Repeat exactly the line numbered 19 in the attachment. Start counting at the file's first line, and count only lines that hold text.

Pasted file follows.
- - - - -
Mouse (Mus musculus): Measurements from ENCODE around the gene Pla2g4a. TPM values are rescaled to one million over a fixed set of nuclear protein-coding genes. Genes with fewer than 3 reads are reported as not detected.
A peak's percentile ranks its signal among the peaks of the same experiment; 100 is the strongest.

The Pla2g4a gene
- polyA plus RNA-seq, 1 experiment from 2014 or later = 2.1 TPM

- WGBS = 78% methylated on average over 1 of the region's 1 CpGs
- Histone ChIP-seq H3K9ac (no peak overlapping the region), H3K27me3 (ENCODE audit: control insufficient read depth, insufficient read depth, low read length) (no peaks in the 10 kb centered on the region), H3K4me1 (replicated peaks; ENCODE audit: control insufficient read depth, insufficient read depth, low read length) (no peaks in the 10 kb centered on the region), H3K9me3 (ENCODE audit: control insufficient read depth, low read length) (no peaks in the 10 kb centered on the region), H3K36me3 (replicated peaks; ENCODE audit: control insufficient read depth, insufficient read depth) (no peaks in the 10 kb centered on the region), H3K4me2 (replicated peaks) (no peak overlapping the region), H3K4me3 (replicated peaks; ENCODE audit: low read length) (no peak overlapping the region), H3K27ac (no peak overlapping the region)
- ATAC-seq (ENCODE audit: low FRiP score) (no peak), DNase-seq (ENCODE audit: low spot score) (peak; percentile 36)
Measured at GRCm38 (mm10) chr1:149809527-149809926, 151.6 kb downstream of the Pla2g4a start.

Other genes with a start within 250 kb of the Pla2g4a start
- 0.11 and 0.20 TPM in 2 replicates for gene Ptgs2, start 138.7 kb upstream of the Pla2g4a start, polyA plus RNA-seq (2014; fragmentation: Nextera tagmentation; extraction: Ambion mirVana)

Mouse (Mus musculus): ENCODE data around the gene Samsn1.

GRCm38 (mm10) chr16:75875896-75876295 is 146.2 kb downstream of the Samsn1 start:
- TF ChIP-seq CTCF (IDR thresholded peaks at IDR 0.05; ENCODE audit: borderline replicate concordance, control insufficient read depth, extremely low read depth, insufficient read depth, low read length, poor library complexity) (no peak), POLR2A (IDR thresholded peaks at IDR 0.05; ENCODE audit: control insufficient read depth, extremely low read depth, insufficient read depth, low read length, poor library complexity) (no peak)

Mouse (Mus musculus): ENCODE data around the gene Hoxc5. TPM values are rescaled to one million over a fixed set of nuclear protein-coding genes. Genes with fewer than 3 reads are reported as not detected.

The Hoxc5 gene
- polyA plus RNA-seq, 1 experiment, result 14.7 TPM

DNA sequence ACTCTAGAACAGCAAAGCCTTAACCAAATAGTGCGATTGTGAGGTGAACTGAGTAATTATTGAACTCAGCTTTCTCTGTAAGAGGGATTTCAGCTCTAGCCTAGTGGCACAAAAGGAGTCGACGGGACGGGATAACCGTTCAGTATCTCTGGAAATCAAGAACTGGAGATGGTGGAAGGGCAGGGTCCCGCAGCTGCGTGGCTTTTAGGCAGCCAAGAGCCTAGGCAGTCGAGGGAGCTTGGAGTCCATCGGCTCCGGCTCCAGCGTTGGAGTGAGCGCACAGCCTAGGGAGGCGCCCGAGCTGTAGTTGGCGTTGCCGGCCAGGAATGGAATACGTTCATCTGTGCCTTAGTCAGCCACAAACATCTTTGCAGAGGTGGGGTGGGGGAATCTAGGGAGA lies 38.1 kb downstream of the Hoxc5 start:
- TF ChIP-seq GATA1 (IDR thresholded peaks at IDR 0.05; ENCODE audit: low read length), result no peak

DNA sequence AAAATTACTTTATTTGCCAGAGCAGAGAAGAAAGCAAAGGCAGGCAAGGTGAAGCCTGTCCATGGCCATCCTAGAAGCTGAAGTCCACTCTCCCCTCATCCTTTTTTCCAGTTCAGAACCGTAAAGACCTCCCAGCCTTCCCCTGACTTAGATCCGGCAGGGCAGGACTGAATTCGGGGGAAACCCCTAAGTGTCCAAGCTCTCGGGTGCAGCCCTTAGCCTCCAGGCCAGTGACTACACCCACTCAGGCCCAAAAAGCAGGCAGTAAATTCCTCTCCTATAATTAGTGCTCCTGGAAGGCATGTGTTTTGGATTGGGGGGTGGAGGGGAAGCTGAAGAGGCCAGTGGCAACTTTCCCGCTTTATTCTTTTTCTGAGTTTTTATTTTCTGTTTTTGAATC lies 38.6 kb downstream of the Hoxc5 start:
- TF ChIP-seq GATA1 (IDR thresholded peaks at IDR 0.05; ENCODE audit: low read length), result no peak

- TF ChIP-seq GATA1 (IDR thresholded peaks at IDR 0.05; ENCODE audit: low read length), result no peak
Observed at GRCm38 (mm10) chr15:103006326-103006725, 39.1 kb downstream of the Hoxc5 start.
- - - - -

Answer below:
DNA sequence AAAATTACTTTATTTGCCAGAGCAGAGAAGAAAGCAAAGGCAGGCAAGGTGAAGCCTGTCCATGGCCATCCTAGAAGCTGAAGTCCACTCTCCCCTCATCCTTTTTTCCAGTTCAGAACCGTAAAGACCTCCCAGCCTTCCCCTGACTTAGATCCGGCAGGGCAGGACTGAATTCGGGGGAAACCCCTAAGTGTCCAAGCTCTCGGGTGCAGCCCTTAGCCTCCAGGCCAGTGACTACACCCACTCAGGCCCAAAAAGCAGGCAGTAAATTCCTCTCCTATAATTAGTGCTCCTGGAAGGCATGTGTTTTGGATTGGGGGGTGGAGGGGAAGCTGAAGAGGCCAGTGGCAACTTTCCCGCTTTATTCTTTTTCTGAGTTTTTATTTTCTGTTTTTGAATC lies 38.6 kb downstream of the Hoxc5 start: